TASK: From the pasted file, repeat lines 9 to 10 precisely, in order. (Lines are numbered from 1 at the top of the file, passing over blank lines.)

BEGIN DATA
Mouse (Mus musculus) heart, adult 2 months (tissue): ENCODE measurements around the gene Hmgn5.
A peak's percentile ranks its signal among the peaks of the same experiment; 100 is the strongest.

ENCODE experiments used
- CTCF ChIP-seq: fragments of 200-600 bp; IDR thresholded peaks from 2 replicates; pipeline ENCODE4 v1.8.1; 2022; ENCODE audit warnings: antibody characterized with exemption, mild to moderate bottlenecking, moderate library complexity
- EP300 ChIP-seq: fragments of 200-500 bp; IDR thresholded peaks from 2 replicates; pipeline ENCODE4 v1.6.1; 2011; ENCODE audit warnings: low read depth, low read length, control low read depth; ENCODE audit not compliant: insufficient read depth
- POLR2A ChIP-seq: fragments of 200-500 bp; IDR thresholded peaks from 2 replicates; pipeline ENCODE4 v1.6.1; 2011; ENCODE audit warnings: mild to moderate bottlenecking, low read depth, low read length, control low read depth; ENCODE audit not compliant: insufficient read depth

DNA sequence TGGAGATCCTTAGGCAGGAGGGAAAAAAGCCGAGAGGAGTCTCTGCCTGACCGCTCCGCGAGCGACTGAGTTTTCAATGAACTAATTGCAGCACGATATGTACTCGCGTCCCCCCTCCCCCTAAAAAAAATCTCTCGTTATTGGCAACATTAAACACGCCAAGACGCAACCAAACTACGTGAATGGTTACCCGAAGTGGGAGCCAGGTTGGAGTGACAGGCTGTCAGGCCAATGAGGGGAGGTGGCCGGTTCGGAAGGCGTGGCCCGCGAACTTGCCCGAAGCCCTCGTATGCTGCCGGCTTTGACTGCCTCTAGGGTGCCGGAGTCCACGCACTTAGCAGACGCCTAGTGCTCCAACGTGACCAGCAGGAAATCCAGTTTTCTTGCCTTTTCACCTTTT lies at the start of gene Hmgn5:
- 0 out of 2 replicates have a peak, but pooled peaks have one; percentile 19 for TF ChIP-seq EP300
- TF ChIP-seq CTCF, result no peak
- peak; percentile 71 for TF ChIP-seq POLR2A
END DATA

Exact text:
- TF ChIP-seq CTCF, result no peak
- peak; percentile 71 for TF ChIP-seq POLR2A